Connecticut moving to regulate the Catholic Church?
posted at 8:11 am on March 9, 2009 by Ed Morrissey
According to the First Amendment and the Establishment Clause, the government has no business dictating to religious organizations how they should structure themselves. In Connecticut, though, some lawmakers seem to have skipped over the Constitution. A new bill will require Catholic parishes and dioceses — and only Catholics — to organize their parish leadership in a way that pleases the Connecticut legislature (via The Corner):
The Lawlor-and-McDonald-controlled Judiciary Committee has introduced Raised Bill 1098, a bill aimed specifically at the Catholic Church, which would remove the authority of the bishop and pastor over individual parishes and put a board of laymen in their place. You can read Rep. Lawlor’s defense of this bill, Bridgeport Bishop William Lori’s response and more here.
We need as big a turnout as possible for the public hearing on Wednesday, especially from non-Catholics. As Ben Franklin told the Founders while they were signing the Declaration of Independence, “either we hang together or we will all hang separately.” Legislators need to understand that this bill is an attack on everyone’s religious liberty.
Lest you think this is a joke, American Papist has Lawlor’s response to criticism. He admits that the state legislature wants to dictate the structure of this volunteer organization, but says he’s got his reasons:
… the current state statutes governing Roman Catholic corporations … were enacted in 1955. SB 1098 is a proposal to make changes in that law, which was suggested by parishioners who were the victims of theft of their funds in several parishes, and these parishioners feel that the state’s existing Roman Catholic Corporate laws prevented them from dealing with the misuse and theft of funds.
I agree with you that the whole notion of having a statute governing the church seems like an intrusion on the separation of church and state, but the current law does that already. Perhaps we should repeal the whole thing, but if we are going to have a corporate law of this type, it probably should make sure there cannot be deception of parishioners.
It more than seems like an intrusion on separation of church and state, Mr. Lawlor. It’s the real deal. The church’s defenders note that the state legislature in Connecticut currently runs on a $1.5 billion deficit and hardly has any room to talk about how private organizations handle their money. But even apart from the hypocrisy, fraud and theft laws already apply to religious organizations. If theft or fraud occurred, then parishioners already have recourse in the law. “Misuse”, though, is an awfully broad lever for government intervention in a religious organization’s hierarchy. No one collects donations to a parish at the barrel of a gun, unlike the state legislature. If parishioners don’t like the way a parish spends its money, they can find another parish or simply stop donating money to the one they attend.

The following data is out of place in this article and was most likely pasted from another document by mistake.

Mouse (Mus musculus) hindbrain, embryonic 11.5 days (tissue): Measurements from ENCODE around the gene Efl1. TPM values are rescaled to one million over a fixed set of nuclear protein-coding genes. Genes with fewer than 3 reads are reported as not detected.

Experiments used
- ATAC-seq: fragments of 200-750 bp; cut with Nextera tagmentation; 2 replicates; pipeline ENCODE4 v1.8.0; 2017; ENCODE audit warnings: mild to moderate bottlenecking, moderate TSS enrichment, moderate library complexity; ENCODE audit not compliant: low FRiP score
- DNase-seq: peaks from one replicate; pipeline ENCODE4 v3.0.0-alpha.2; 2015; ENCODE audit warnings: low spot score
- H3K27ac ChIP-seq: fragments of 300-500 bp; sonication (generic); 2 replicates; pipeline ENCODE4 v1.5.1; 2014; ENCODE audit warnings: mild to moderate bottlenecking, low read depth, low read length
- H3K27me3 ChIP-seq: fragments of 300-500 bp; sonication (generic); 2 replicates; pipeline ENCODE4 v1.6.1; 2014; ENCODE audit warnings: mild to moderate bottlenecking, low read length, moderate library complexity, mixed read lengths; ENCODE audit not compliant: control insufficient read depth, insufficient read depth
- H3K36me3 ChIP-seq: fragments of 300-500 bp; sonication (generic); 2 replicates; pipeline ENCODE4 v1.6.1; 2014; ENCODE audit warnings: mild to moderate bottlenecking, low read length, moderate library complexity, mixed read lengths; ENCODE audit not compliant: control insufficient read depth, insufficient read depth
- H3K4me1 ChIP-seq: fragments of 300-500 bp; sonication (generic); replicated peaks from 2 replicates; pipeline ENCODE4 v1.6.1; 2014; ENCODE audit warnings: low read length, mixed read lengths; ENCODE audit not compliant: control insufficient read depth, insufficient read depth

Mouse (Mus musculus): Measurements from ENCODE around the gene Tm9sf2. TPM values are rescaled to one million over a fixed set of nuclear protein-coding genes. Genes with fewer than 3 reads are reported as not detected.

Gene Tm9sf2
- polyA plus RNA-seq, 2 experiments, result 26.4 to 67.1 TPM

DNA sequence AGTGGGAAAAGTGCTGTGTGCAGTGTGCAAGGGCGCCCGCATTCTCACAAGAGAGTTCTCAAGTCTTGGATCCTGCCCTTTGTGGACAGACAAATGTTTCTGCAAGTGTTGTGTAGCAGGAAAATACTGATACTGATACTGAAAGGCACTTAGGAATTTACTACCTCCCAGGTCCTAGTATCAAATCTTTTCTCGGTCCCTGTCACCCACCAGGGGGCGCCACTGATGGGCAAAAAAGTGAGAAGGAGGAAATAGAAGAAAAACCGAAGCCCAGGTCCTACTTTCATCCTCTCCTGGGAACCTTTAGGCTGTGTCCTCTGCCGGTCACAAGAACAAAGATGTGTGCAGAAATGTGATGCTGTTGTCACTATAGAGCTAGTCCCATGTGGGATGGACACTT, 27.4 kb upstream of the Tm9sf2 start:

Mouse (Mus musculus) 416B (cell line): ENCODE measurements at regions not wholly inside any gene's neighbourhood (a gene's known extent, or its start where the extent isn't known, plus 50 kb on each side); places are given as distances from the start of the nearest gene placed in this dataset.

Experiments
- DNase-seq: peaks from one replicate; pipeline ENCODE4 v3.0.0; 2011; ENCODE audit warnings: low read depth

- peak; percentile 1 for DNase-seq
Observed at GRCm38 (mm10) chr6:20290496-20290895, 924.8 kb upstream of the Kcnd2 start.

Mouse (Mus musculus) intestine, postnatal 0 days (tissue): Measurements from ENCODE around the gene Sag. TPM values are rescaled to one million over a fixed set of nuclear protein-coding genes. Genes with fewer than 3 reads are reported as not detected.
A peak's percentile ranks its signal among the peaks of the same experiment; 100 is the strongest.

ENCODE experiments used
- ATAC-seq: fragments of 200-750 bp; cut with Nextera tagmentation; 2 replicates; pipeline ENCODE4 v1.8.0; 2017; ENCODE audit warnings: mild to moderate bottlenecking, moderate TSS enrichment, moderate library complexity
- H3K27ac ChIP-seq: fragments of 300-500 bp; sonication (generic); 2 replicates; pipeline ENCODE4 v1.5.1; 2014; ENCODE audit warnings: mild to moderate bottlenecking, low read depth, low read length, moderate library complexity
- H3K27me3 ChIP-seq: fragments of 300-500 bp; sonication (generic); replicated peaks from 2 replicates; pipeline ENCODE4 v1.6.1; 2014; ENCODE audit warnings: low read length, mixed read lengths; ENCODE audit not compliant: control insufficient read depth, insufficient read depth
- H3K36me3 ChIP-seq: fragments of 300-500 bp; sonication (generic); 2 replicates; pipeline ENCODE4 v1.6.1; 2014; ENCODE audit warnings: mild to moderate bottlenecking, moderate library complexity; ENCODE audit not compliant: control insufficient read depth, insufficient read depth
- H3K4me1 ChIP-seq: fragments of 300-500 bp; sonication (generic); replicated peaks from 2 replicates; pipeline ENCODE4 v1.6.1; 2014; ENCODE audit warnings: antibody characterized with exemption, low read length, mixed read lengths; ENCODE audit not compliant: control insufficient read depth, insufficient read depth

The bill itself is a piece of work:
(a) A corporation may be organized in connection with any Roman Catholic Church or congregation in this state, by filing in the office of the Secretary of the State a certificate signed by the archbishop or bishop and the vicar-general of the archdiocese or of the diocese in which such congregation is located and the pastor and two laymen belonging to such congregation, stating that they have so organized for the purposes hereinafter mentioned. [Such archbishop or bishop, vicar-general and pastor of such congregation and, in case of the death or other disability of the archbishop or bishop, the administrator of the archdiocese or diocese for the time being, the chancellor of the archdiocese or diocese and the pastor of such congregation shall be members, ex officio, of such corporation, and, upon their death, resignation, removal or preferment, their successors in office shall become such members in their stead. The two lay members shall be appointed annually, in writing, during the month of January from the lay members of the congregation by a majority of the ex-officio members of the corporation; and three members of the corporation, of whom one shall be a layman, shall constitute a quorum for the transaction of business.]
(b) The corporation shall have a board of directors consisting of not less than seven nor more than thirteen lay members. The archbishop or bishop of the diocese or his designee shall serve as an ex-officio member of the board of directors without the right to vote.
In other words, bishops would no longer have power over the actions of the parishes. That’s the Connecticut legislature’s vision of Roman Catholicism, but in America, government doesn’t get to structure religious organizations to suit itself. That, in fact, is a form of fascism that we routinely decry in other countries. The State Department objects to China’s insistence on picking Catholic bishops itself to suit their political oppression of religion, and Lawlor’s motion would find a welcome in Beijing as another means to the same end: state control of Catholicism.
And why only the Catholic Church? If Lawlor wanted to improve the lives of Connecticut residents, why not impose this structure on every religious organization? I thought we’d fought the Know-Nothing anti-Catholic bigotry battles a long time ago, but apparently Lawlor is a nostalgic bigot as well as a fascist.
What happens when a Catholic Church defies this order? Does the legislature send the police to the parish to shut them down? Toss the pastor in prison?
The people of Connecticut should instead act to remove the lunatics who reported this bill out of committee. In the meantime, follow the links to see how you can get your voice heard on this un-American piece of legislation.
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